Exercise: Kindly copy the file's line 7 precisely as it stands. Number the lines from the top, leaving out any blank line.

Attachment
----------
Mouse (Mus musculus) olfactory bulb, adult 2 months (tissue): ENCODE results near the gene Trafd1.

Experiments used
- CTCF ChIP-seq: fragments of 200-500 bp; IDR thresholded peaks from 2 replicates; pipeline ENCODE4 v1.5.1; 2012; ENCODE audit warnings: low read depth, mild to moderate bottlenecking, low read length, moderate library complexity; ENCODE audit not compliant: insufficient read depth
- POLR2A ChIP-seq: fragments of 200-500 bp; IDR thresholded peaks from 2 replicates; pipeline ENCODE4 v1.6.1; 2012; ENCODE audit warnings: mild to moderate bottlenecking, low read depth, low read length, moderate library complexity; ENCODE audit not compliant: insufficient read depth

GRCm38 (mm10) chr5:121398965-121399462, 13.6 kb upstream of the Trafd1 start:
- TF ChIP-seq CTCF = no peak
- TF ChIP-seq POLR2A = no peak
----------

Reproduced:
- TF ChIP-seq POLR2A = no peak